- THE MAGAZINE
The rate-setting Federal Open Market Committee said the chance of an unwelcome drop in inflation was now almost equal to the possibility price pressures could pick up.
Policy-makers voted unanimously to hold the federal funds rate charged on overnight loans between banks at 1 percent, the lowest since 1958.
"The probability of an unwelcome fall in inflation has diminished in recent months and now appears almost equal to that of a rise in inflation," the Fed said in a post-meeting statement.
"However, with inflation quite low and resource use slack, the committee believes that policy accommodation can be maintained for a considerable period," it added.
Most recent indicators show the U.S. economy gaining steam after enduring a mild recession in 2001, but at a ragged pace that is not yet generating a healthy rise in hiring.
The government said last week the unemployment rate fell to an eight-month low of 5.9 percent in November but there are still 2.4 million fewer jobs in the United States than before the recession.
At the same time, U.S. industry is operating at only about 75 percent of capacity -- leaving significant slack that must be taken up before there is any risk of the economy overheating and pushing up prices.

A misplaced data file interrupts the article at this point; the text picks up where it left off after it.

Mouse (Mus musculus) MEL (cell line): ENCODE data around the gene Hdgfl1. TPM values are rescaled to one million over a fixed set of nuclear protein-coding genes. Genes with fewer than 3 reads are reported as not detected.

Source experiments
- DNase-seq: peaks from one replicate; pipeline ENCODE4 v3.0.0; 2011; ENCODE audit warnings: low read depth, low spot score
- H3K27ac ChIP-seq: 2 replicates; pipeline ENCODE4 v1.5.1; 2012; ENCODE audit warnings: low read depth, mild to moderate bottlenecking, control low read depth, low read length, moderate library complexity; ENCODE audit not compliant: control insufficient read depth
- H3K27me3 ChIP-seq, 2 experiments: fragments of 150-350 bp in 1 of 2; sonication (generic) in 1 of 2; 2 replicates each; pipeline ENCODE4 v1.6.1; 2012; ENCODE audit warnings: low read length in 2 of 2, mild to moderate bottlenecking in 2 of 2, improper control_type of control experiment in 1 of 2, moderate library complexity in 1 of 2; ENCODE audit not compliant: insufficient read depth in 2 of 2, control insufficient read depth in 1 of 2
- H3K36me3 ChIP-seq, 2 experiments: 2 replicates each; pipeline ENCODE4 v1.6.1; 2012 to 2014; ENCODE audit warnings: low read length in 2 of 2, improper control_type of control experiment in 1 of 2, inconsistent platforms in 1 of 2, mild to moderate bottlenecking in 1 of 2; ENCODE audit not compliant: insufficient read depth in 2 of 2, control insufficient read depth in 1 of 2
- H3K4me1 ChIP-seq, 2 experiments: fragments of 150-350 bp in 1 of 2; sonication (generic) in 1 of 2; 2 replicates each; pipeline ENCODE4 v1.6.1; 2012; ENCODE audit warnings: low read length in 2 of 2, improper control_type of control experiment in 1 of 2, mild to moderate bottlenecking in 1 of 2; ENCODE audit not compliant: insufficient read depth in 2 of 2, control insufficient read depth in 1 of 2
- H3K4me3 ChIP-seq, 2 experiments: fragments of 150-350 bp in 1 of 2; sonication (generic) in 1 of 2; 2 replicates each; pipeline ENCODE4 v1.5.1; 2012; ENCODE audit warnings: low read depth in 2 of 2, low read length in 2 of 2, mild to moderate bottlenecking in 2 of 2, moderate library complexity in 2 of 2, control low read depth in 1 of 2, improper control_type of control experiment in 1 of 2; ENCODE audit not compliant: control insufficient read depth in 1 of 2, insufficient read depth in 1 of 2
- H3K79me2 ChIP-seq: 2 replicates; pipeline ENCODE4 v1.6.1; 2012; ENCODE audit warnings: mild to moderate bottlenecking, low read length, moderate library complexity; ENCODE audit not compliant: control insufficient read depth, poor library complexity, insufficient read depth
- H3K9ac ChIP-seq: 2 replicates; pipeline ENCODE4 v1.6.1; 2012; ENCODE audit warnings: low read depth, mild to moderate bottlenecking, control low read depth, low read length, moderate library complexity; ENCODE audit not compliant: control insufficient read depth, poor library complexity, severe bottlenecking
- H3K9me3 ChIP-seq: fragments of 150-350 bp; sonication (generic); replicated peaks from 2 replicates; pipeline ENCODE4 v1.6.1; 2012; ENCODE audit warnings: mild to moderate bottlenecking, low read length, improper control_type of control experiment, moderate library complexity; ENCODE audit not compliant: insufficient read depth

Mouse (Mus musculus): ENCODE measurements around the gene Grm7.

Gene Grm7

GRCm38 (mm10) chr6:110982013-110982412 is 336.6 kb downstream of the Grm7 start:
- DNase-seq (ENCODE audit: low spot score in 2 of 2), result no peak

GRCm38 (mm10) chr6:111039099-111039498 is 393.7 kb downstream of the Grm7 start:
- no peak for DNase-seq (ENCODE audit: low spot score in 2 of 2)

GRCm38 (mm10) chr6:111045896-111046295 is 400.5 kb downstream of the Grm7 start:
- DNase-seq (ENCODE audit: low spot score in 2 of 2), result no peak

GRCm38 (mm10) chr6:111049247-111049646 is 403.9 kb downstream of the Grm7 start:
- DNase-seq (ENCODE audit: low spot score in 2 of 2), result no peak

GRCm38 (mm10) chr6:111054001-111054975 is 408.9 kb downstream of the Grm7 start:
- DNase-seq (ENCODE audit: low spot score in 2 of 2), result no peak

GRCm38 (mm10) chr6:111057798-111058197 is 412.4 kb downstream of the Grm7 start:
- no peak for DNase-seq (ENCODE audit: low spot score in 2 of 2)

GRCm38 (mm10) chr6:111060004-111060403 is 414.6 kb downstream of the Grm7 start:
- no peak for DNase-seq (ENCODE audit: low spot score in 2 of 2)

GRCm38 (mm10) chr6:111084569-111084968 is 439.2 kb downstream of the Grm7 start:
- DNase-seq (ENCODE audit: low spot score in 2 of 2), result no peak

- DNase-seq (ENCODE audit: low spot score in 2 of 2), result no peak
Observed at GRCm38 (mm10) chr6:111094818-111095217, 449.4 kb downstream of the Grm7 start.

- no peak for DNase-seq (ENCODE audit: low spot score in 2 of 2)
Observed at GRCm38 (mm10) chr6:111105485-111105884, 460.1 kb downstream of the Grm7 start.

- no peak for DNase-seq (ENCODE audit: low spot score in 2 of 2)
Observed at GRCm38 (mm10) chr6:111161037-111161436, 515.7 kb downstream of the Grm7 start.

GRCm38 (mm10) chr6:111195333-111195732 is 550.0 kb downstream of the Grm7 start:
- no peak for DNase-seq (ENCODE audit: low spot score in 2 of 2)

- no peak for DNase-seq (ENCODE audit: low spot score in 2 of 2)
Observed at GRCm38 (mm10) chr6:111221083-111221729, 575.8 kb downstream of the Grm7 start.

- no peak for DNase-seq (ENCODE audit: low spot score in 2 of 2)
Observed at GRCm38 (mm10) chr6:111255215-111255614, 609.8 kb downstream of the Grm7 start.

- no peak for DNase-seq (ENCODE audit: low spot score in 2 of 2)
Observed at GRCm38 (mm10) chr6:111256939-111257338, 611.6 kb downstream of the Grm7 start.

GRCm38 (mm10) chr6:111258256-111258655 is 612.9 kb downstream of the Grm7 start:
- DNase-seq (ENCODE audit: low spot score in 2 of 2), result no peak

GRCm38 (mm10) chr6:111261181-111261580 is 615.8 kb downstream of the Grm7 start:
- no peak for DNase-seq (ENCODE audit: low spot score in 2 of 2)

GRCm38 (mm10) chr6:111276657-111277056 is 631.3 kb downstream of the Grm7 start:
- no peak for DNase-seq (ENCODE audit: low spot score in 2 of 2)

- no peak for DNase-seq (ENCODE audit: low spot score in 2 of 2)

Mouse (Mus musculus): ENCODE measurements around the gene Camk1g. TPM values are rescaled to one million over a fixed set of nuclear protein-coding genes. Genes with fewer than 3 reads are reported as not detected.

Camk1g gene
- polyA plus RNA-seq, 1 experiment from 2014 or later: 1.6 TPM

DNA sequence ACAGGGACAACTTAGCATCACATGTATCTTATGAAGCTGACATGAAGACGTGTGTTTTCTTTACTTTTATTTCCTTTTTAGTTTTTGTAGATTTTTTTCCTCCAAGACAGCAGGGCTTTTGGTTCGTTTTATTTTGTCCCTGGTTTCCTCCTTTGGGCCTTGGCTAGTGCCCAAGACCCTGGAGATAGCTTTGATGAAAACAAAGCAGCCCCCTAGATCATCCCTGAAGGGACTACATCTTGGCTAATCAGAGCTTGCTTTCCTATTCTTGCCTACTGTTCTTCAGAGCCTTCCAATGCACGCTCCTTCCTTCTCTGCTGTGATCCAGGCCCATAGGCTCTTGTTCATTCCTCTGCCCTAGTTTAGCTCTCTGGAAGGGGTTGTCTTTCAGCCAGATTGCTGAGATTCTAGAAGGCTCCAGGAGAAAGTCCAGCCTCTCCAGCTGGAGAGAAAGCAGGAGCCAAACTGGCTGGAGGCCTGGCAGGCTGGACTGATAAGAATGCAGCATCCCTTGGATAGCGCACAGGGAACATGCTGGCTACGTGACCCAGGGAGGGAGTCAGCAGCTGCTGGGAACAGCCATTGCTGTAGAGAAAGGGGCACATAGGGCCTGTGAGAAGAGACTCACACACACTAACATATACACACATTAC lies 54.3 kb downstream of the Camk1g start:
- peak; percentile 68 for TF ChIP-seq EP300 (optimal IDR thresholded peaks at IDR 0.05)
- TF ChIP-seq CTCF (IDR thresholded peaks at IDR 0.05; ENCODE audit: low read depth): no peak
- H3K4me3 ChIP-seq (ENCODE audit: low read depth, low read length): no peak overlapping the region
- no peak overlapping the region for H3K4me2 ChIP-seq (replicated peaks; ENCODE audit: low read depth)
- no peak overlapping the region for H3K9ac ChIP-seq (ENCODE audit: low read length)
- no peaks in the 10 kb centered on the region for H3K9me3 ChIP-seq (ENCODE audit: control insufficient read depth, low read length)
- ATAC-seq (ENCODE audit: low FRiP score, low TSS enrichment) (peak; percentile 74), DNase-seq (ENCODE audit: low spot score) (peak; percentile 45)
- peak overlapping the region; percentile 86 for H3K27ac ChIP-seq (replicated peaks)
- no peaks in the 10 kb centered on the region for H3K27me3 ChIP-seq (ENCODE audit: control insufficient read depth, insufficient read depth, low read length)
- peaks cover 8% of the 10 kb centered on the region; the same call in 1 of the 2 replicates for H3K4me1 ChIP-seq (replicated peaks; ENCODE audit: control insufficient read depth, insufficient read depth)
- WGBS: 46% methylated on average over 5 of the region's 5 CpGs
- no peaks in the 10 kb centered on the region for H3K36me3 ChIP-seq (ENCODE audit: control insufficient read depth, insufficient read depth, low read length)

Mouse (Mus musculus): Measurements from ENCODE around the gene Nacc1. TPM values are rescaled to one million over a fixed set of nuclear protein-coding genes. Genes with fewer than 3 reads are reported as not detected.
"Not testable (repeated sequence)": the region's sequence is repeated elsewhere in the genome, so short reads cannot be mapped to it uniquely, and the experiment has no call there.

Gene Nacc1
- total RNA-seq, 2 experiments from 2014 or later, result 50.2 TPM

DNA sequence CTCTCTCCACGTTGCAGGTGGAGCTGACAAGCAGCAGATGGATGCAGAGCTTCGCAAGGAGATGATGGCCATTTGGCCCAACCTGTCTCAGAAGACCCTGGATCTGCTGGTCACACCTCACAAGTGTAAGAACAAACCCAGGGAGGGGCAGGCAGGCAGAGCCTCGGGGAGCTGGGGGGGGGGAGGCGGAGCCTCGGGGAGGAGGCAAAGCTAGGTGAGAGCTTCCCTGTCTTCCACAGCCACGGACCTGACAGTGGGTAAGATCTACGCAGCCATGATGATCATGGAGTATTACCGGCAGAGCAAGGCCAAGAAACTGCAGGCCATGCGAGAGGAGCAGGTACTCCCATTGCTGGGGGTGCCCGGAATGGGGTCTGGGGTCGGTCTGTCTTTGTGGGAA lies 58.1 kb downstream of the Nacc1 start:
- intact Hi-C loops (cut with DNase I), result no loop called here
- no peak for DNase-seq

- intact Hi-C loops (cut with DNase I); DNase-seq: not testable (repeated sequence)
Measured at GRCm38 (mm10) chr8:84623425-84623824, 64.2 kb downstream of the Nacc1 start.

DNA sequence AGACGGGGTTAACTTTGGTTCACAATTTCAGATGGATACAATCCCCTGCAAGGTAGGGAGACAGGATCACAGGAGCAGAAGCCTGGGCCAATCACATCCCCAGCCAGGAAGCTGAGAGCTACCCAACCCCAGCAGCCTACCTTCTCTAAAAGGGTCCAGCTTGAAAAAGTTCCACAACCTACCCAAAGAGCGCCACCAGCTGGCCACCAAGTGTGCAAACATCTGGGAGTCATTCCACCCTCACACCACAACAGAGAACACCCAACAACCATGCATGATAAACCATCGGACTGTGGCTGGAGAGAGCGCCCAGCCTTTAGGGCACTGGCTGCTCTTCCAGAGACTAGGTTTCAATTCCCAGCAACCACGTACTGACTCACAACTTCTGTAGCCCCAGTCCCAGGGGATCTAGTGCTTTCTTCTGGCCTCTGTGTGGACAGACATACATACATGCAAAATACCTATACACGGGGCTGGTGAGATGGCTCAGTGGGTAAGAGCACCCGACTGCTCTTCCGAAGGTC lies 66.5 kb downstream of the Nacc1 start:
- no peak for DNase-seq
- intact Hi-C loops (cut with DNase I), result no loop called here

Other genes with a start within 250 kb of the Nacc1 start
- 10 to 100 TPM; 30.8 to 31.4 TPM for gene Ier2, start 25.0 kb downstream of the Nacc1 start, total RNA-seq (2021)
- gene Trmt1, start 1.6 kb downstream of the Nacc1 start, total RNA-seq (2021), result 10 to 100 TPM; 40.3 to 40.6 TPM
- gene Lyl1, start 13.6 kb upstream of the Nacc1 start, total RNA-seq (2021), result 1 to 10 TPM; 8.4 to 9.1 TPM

With the race accelerating for the November presidential elections, Bush administration officials have been claiming credit for stimulating faster economic activity through tax cuts, while also voicing concern about jobs. Democrats have served notice they intend to attack the Bush administration for presiding over the direst job losses in decades while offering tax cuts slanted to wealthier Americans.
U.S. Treasury Secretary John Snow, in an interview with Reuters on Monday, said the booming 8.2 percent annual rate of growth in gross domestic product in the third quarter may have marked a transition to a more vibrant economy, which will boost job prospects.